Methods Of Treating Sleep Paralysis

May 6, 2024

Sleep paralysis is a condition that occurs when an individual is awake but feels unable to move. It comes on when individuals pass between the normal stages of sleep and wakefulness. During the body's transitions through the sleep-wake cycle, patients might be unable to speak or move for anywhere from a few seconds to several minutes. Some patients feel like they're choking or like there's pressure on their body. Sleep paralysis sometimes occurs alongside sleep disorders like narcolepsy, but it can also occur on its own. When caused by another disorder, treatment should focus on that disorder. However, there are treatment methods available when sleep paralysis occurs alone.

Treat The Underlying Mental Health Condition

It's important to treat any underlying mental health condition that occurs alongside sleep paralysis. Sleep paralysis can be a very frightening experience. It sometimes manifests with hallucinations if a patient's brain hasn't yet realized they aren't still dreaming. In the past, this led researchers to believe sleep paralysis was caused by mental health issues like anxiety and depression. However, the research about this is mixed.

Some studies indicate individuals with depression and anxiety might have a higher susceptibility to sleep paralysis, while other studies show no particular correlation. It's also possible sleep paralysis might cause depression or anxiety, not the other way around. Some researchers also believe individuals who experienced abuse early in life might be more susceptible to sleep paralysis.

Treatment for Narcolepsy

Sleep paralysis is sometimes associated with narcolepsy, a chronic sleep disorder that causes excessive drowsiness during the day and random 'sleep attacks.' Narcolepsy patients may also have disturbed rest during the night. Sleep paralysis occurs when an individual is awake, but their body believes they're still in the REM stage of sleep. During REM sleep, the body paralyzes itself so individuals won't act out their dreams. The paralysis might also occur with hallucinations conjured by the brain because it believes it's still dreaming.

Hallucinations that occur while individuals fall asleep are referred to as hypnagogic, and hallucinations that occur while they wake up are called hypnopompic. Narcolepsy is treated through lifestyle changes regarding sleep hygiene and diet, along with medication management. Stimulants help treat sleepiness by increasing an individual's wakefulness and focus. There are also antidepressants that can treat abnormal REM sleep symptoms like sleep paralysis and daytime cataplexy.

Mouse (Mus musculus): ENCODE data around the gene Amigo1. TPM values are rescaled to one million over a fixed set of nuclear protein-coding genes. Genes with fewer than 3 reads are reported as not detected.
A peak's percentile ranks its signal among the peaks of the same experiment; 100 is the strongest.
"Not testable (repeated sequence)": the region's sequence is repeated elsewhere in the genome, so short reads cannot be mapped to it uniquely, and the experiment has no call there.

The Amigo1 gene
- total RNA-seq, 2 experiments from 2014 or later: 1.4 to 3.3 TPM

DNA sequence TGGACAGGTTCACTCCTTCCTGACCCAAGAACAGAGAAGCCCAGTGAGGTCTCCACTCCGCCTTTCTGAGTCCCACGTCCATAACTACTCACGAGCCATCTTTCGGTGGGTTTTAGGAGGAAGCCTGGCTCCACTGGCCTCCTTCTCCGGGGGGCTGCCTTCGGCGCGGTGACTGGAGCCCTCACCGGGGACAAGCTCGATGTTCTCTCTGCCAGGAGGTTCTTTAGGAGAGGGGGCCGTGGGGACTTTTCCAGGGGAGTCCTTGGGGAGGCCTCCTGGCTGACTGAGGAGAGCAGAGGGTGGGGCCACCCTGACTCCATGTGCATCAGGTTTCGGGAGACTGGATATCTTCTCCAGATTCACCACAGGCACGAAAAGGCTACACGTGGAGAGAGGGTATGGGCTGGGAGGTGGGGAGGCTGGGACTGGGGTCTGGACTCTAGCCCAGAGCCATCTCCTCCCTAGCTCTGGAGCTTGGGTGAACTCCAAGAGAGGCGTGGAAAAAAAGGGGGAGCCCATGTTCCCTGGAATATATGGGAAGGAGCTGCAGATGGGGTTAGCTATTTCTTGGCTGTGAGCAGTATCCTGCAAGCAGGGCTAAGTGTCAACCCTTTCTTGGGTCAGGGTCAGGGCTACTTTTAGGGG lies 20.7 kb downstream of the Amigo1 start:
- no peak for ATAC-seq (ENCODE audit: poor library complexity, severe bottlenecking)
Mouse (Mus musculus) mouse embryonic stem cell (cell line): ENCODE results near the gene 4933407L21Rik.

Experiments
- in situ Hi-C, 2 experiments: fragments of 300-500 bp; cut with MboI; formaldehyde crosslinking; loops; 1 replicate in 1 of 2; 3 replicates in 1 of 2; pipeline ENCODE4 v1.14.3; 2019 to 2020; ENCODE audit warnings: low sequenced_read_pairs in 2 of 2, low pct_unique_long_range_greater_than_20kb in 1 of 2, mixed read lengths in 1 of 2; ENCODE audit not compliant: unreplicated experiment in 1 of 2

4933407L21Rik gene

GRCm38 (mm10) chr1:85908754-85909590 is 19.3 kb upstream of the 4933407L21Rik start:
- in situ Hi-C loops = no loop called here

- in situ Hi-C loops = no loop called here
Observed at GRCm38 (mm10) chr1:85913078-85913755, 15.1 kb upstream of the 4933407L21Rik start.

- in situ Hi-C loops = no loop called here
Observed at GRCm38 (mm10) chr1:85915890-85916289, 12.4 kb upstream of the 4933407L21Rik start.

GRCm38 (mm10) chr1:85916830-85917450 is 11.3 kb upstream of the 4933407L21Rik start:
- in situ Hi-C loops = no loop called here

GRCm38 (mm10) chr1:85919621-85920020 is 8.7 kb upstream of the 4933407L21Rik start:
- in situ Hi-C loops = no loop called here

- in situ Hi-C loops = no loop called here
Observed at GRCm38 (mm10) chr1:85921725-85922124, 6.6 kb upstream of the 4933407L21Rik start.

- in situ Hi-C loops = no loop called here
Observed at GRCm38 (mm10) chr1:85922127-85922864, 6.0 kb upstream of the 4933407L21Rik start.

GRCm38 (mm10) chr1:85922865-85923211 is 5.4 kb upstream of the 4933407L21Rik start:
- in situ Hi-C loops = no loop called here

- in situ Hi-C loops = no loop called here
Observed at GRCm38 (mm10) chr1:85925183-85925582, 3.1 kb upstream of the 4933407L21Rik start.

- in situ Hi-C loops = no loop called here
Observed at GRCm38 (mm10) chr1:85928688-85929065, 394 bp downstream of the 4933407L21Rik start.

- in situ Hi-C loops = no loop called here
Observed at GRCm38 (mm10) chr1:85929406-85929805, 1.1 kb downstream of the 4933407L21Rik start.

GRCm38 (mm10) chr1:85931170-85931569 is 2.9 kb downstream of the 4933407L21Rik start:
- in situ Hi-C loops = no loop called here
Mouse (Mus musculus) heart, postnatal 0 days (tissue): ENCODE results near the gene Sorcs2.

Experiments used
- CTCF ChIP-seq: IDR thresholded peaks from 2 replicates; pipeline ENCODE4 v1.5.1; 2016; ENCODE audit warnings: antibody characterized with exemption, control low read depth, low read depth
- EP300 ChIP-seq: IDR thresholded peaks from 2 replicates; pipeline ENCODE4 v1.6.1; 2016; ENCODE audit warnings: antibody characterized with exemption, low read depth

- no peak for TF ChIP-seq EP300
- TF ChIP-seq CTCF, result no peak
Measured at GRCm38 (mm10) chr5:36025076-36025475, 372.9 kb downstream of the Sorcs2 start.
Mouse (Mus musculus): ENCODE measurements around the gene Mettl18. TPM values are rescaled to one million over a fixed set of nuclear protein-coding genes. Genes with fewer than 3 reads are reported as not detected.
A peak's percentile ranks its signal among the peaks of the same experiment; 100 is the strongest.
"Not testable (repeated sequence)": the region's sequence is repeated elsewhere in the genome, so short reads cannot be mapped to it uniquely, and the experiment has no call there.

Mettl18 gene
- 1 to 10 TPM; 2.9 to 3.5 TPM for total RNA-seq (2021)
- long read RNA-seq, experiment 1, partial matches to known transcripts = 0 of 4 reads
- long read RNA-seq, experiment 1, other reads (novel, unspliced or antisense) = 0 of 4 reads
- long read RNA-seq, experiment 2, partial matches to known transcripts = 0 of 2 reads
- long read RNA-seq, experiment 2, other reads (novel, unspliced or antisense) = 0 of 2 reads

Get Sufficient Sleep

One of the simplest ways to prevent and treat sleep paralysis is to get sufficient sleep. Irregular sleeping patterns have been shown to correlate with the condition. Some individuals might sleep irregularly because of shift work, jet lag, or other interruptions to their normal circadian rhythm. Sleep supplements like melatonin might help stabilize a disrupted circadian rhythm. It's important to try to go to sleep at around the same time each night.

In addition, patients should attempt to get at least eight hours of sleep. It might help to make sure one's sleep environment is as comfortable as possible. The mattress should be the right firmness for their back, the blankets should be comfortable and not too hot, and the bedroom should be kept at a temperature of around sixty-five degrees Fahrenheit.

Relieve Stress

If patients relieve stress in their day-to-day life, it might reduce the frequency and severity of sleep paralysis. Stress relief can improve sleep quality and also reduce physical complications from anxiety. There are multiple stress relief tactics individuals can use in their daily life. One is to set aside a few minutes to meditate each morning or evening. This involves calm breathing and a mental check-in with oneself. Breathing deeply is also helpful. If individuals breathe out for longer than they breathe in, they'll activate their parasympathetic nervous system.

This system performs the opposite of the fight-or-flight response; it sends relaxation signals to the body and brain. It also helps to reach out to loved ones and others going through the same stresses. Laughter and music can also help release feel-good chemicals that reduce stress.

Adjust Sleeping Position

Research indicates individuals who sleep on their backs may be more likely to experience sleep paralysis. This is especially true of those who already have a family history of the condition. If individuals sleep on their back, it's a good idea for them to adjust their sleeping position. Sleeping in other positions can also relieve symptoms of conditions like sleep apnea. Some patients may find sleeping on their stomach is the most comfortable option, while others prefer to sleep on their sides. If individuals can't get comfortable on their side or stomach, it may be because of the firmness of their mattress. With side and stomach sleeping, individuals sink further into the bed, so they need a little more cushioning. Getting a mattress topper can sometimes help.

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